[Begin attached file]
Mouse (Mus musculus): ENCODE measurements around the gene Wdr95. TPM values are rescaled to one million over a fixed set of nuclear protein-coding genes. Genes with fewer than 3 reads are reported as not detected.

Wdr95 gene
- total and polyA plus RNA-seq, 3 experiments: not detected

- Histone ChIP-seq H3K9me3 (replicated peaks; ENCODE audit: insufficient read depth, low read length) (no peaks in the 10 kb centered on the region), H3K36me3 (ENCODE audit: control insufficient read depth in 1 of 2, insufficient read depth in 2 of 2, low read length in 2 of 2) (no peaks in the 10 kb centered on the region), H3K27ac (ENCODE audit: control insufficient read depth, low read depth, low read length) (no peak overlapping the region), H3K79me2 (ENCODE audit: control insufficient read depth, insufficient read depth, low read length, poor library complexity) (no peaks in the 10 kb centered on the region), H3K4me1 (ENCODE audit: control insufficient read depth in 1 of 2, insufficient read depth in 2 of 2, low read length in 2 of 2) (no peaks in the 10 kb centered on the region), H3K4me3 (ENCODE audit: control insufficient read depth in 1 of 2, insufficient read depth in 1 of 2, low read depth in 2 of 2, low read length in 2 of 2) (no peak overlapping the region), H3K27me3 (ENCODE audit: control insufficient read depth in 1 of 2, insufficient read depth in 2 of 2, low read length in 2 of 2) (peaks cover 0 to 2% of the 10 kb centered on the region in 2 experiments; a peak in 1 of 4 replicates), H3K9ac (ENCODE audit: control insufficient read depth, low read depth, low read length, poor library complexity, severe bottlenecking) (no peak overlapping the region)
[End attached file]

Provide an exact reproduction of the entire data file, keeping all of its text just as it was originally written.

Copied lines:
Mouse (Mus musculus): ENCODE measurements around the gene Wdr95. TPM values are rescaled to one million over a fixed set of nuclear protein-coding genes. Genes with fewer than 3 reads are reported as not detected.

Wdr95 gene
- total and polyA plus RNA-seq, 3 experiments: not detected

- Histone ChIP-seq H3K9me3 (replicated peaks; ENCODE audit: insufficient read depth, low read length) (no peaks in the 10 kb centered on the region), H3K36me3 (ENCODE audit: control insufficient read depth in 1 of 2, insufficient read depth in 2 of 2, low read length in 2 of 2) (no peaks in the 10 kb centered on the region), H3K27ac (ENCODE audit: control insufficient read depth, low read depth, low read length) (no peak overlapping the region), H3K79me2 (ENCODE audit: control insufficient read depth, insufficient read depth, low read length, poor library complexity) (no peaks in the 10 kb centered on the region), H3K4me1 (ENCODE audit: control insufficient read depth in 1 of 2, insufficient read depth in 2 of 2, low read length in 2 of 2) (no peaks in the 10 kb centered on the region), H3K4me3 (ENCODE audit: control insufficient read depth in 1 of 2, insufficient read depth in 1 of 2, low read depth in 2 of 2, low read length in 2 of 2) (no peak overlapping the region), H3K27me3 (ENCODE audit: control insufficient read depth in 1 of 2, insufficient read depth in 2 of 2, low read length in 2 of 2) (peaks cover 0 to 2% of the 10 kb centered on the region in 2 experiments; a peak in 1 of 4 replicates), H3K9ac (ENCODE audit: control insufficient read depth, low read depth, low read length, poor library complexity, severe bottlenecking) (no peak overlapping the region)